Designing 1-100 GeV Laser-Plasma Accelerators in an Optimal Lorentz Frame

Award Information
Agency: Department of Energy
Branch: N/A
Contract: DE-FG02-07ER84834
Agency Tracking Number: 82824
Amount: $99,750.00
Phase: Phase I
Program: SBIR
Awards Year: 2007
Solicitation Year: 2007
Solicitation Topic Code: 31
Solicitation Number: DE-PS02-06ER06-30
Small Business Information
5621 Arapahoe Avenue, Suite A, Boulder, CO, 80303
DUNS: 806486692
HUBZone Owned: N
Woman Owned: N
Socially and Economically Disadvantaged: N
Principal Investigator
 David Bruhwiler
 (303) 448-0732
Business Contact
 Laurence Nelson
Title: Mr
Phone: (720) 974-1856
Research Institution
Laser-plasma acceleration of electrons, characterized by ultra-high gradients, has shown promise for reducing the cost and size of next-generation electron linacs. For example, GeV electron bunches have been obtained in a 3 cm plasma channel, suggesting the possibility of demonstrating 10 and even 100 GeV beams. Simulations have played a key role in supporting these efforts, but more than a million processor hours are required to accurately simulate even 1 GeV of acceleration. Therefore, simulation run-time must be reduced by many orders of magnitude, so that present experiments can be accurately analyzed and future experiments can be designed in advance. Time-explicit particle-in-cell (PIC) and fluid simulations provide the most complete description of the laser-plasma interaction and electron acceleration, but the enormous ratio of interaction time to laser oscillation period makes this approach unacceptably slow. In order to reduce this ratio by orders of magnitude, this project will conduct simulations in an optimally chosen Lorentz frame, without making any of the approximations required by ponderomotive guiding centers or quasi-static algorithms. Simulation results will be validated via comparison with experimental data. Commercial Applications and other Benefits as described by the awardee: GeV-scale plasma-based electron accelerators show increasing promise for next-generation high energy electron linacs, and also as high-brightness ion sources. Such accelerators also would be candidates for compact ¿light sources¿ in the x-ray regime (via synchrotron radiation and Compton backscatter) and the THz regime (via coherent transition radiation), with many applications in medicine, science and national security. The enhanced parallel simulation code would be made available to DOE funded researchers and other institutions under appropriate commercial and non-commercial licenses.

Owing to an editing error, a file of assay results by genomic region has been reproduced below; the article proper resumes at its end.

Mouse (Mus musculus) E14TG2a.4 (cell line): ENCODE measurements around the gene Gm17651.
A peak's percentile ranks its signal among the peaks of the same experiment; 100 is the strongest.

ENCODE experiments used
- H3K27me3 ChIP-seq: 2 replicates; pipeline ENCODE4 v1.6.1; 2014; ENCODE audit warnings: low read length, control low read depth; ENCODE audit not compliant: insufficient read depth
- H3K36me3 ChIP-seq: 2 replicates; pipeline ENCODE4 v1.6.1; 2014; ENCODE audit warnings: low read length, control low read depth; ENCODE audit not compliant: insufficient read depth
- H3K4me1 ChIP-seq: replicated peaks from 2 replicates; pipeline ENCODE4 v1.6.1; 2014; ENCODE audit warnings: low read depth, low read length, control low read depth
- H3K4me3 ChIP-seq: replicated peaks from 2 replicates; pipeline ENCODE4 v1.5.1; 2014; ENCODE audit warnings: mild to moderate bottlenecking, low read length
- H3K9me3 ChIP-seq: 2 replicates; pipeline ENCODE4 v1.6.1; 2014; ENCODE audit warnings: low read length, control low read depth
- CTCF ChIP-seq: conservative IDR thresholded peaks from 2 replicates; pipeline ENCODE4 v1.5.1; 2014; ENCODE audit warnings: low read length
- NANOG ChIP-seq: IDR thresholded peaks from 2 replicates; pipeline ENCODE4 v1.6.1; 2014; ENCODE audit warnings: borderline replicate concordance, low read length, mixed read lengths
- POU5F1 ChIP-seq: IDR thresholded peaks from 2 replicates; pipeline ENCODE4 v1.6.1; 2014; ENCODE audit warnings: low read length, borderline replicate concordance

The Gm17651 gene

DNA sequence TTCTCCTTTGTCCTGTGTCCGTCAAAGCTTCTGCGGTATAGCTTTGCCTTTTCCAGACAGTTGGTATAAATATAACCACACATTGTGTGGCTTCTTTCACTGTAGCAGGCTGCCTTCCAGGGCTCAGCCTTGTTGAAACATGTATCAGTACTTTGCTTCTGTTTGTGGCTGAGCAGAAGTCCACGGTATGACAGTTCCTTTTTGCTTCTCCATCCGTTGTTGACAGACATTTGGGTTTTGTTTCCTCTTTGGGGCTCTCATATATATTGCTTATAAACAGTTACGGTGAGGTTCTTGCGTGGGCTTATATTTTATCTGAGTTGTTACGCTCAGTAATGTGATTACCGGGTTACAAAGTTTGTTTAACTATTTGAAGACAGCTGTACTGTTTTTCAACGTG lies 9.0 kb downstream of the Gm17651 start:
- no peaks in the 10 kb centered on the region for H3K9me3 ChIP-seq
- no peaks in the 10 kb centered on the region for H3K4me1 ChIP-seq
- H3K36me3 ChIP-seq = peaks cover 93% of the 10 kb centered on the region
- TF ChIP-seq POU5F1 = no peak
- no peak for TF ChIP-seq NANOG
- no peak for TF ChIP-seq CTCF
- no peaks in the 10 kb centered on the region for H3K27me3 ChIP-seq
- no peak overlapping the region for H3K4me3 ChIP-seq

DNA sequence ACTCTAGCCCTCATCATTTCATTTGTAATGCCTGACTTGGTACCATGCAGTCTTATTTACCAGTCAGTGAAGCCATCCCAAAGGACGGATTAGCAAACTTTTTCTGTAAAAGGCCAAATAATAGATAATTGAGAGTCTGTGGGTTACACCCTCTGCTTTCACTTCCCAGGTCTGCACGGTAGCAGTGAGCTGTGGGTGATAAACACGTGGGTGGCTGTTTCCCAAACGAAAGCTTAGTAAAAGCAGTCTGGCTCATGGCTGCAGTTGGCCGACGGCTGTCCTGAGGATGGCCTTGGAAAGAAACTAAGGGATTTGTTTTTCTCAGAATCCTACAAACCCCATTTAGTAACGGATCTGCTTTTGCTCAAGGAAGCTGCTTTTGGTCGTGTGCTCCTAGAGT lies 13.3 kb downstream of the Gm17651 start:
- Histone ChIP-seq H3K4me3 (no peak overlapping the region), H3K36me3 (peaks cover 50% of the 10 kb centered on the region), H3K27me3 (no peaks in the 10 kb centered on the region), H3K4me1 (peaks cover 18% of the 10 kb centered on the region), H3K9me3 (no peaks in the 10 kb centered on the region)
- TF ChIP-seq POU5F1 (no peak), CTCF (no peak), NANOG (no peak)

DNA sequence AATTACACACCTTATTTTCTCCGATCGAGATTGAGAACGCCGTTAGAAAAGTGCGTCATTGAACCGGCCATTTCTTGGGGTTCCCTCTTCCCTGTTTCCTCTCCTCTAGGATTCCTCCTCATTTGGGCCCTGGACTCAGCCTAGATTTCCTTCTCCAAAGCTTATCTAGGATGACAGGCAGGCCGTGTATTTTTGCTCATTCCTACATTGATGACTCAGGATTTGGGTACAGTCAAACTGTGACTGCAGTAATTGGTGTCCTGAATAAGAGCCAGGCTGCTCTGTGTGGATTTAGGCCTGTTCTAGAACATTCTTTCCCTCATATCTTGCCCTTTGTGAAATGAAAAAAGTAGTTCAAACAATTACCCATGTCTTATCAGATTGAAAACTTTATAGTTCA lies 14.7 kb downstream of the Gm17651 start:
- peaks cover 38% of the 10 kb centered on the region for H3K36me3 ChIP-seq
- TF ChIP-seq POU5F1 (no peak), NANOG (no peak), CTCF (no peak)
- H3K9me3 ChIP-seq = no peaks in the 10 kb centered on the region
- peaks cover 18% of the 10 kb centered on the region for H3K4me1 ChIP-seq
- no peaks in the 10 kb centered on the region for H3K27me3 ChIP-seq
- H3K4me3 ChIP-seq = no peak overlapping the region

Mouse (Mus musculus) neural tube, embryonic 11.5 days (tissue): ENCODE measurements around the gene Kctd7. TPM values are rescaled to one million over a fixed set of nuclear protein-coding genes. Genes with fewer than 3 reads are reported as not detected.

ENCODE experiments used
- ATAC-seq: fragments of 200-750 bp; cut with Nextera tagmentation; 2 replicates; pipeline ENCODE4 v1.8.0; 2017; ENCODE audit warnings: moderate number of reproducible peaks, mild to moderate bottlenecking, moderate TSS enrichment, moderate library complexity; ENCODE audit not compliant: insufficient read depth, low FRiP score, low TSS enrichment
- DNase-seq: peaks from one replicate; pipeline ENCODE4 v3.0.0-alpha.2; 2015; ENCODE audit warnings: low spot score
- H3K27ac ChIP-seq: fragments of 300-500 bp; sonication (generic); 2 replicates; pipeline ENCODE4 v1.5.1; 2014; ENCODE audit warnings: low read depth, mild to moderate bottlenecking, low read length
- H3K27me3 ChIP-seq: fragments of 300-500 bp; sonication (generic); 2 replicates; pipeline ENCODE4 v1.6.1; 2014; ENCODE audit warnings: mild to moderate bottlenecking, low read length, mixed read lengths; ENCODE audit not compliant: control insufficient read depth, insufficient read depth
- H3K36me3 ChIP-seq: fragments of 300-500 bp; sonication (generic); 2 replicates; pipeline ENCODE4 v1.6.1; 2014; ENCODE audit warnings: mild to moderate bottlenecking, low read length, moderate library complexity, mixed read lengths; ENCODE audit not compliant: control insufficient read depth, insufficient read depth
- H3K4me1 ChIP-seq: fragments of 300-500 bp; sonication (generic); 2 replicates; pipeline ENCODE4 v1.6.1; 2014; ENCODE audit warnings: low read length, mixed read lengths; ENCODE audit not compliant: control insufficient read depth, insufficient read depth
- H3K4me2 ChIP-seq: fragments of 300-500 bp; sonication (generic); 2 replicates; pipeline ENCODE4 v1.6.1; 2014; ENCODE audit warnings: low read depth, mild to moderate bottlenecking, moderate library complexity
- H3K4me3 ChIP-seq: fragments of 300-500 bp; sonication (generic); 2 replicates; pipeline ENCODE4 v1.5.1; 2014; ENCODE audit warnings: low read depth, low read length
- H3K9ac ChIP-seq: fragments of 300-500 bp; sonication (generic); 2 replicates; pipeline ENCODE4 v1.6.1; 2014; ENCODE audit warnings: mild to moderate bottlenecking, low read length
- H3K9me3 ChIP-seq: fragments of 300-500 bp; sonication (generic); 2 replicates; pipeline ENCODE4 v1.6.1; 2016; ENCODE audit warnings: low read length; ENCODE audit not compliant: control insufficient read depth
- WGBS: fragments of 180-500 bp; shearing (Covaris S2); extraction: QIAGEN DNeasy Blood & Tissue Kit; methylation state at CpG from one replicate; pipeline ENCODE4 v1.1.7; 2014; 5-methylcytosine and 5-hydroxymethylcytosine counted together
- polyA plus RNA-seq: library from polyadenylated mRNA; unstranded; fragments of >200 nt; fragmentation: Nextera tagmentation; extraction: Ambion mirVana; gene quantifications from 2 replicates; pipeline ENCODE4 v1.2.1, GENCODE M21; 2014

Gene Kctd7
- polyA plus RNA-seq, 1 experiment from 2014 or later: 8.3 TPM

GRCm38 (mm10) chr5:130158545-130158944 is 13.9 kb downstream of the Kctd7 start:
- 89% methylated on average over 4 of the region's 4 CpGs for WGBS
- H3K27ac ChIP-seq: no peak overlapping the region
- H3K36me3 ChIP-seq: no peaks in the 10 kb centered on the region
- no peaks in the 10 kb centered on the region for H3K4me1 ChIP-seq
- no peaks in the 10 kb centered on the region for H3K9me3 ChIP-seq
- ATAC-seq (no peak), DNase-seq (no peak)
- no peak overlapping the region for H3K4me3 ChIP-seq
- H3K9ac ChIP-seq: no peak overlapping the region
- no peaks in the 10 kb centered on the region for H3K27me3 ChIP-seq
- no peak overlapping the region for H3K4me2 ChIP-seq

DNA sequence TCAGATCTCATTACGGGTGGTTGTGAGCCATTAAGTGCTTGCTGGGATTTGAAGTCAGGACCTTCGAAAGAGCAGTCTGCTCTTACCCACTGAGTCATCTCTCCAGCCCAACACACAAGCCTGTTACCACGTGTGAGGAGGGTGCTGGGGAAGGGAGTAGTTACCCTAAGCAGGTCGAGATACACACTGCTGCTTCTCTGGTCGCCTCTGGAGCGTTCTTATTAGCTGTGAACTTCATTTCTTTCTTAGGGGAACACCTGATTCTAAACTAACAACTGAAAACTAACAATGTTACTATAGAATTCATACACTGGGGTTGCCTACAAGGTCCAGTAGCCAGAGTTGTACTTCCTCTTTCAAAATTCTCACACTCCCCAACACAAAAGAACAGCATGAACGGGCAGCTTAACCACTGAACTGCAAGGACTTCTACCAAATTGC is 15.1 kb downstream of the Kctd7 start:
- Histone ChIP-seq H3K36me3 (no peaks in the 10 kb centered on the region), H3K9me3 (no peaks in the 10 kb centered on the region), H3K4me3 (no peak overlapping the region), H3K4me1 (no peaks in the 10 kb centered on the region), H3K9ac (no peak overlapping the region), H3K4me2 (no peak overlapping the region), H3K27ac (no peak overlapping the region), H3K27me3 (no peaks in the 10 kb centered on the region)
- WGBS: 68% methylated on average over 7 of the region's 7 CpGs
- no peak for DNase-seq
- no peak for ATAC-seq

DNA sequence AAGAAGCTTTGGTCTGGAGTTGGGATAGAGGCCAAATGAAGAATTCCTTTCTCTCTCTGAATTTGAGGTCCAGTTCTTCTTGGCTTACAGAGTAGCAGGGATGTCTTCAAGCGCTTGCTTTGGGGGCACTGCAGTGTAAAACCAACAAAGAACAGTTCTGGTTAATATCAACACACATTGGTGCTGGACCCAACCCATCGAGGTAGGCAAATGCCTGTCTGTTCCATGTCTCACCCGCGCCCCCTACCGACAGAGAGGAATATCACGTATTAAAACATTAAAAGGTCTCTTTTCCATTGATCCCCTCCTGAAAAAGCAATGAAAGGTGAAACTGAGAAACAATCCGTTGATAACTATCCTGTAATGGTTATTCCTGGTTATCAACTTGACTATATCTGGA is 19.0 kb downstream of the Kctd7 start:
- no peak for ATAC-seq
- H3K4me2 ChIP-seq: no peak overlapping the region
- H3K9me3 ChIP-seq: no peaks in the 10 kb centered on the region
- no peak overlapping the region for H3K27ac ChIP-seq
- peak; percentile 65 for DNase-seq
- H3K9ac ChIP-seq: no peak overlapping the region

* Information listed above is at the time of submission. *

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